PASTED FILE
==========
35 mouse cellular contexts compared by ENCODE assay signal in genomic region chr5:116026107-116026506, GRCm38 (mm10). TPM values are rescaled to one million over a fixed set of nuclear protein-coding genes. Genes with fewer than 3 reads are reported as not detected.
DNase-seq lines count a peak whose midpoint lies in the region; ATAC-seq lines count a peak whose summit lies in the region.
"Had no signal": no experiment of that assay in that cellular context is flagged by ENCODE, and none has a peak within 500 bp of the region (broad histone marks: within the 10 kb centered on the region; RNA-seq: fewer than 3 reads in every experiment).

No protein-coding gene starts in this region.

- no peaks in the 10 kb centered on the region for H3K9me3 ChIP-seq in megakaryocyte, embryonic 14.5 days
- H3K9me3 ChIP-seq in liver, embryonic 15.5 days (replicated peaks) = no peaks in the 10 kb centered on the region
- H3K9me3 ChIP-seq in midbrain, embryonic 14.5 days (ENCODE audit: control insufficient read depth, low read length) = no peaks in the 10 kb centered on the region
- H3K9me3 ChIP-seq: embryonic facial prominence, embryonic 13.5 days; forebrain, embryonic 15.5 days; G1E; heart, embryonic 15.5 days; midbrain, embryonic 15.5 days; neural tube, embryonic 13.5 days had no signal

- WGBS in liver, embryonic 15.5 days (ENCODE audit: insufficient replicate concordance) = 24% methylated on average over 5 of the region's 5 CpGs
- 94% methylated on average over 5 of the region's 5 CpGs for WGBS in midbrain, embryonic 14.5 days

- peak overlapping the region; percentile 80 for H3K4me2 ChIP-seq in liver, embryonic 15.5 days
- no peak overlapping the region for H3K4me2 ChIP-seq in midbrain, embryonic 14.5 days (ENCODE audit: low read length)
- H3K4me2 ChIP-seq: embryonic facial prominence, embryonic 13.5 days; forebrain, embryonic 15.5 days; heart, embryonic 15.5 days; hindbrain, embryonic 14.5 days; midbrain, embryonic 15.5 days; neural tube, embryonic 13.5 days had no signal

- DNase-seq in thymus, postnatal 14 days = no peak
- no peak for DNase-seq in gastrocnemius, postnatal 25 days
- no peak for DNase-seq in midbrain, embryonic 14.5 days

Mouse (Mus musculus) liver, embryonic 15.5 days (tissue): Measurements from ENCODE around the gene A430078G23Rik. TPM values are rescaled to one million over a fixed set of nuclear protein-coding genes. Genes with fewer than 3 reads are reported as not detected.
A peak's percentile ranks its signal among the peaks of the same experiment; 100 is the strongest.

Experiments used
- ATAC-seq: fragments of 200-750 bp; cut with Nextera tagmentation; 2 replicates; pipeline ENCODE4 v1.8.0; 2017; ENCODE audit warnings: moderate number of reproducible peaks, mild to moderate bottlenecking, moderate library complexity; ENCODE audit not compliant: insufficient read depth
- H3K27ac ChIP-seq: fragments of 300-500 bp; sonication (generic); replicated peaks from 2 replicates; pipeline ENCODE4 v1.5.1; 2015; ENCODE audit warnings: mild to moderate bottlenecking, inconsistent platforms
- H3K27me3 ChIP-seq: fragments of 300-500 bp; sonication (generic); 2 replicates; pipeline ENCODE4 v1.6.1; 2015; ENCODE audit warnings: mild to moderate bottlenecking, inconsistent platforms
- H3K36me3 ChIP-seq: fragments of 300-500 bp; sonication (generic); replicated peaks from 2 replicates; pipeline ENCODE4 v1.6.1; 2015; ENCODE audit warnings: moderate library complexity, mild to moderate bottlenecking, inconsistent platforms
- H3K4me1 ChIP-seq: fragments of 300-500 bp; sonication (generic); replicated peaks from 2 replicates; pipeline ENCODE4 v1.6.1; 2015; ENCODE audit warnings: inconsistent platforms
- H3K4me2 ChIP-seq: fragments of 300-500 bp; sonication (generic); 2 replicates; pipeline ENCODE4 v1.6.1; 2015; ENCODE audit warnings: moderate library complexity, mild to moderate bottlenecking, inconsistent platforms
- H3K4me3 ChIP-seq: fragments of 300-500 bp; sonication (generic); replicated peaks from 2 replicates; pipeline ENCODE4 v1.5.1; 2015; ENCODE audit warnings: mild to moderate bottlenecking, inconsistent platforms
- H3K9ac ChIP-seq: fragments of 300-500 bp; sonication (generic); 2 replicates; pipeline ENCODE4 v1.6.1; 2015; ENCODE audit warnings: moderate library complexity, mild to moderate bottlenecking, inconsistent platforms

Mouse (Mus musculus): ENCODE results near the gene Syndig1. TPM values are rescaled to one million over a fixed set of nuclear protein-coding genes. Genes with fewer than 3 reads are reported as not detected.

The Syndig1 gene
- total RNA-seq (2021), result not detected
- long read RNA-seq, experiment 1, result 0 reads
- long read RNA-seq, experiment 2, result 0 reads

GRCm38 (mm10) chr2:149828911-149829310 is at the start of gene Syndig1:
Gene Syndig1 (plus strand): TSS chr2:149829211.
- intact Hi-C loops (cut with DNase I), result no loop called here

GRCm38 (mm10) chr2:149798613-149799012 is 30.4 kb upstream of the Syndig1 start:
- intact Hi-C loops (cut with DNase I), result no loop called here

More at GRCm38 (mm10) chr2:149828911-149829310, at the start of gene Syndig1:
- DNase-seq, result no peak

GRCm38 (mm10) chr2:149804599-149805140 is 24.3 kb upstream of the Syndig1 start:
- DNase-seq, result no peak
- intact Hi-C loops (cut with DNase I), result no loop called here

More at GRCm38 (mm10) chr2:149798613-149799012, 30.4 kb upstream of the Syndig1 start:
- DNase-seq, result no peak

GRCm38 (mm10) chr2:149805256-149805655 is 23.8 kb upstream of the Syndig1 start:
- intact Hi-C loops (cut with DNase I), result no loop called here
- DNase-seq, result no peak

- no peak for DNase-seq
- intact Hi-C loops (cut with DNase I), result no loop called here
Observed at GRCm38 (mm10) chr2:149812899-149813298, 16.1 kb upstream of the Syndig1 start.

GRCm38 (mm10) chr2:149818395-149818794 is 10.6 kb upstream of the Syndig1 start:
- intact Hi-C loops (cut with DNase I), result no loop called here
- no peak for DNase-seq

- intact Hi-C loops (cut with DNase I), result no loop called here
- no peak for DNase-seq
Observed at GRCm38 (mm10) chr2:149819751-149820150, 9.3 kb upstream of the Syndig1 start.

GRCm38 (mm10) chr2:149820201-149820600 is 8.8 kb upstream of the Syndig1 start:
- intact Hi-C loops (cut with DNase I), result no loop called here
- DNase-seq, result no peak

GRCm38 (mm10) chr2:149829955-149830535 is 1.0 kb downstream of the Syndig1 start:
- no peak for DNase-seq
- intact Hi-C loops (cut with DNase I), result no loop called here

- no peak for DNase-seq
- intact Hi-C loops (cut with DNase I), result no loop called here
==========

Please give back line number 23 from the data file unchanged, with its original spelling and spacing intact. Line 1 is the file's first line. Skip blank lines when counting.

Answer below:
- H3K36me3 ChIP-seq: fragments of 300-500 bp; sonication (generic); replicated peaks from 2 replicates; pipeline ENCODE4 v1.6.1; 2015; ENCODE audit warnings: moderate library complexity, mild to moderate bottlenecking, inconsistent platforms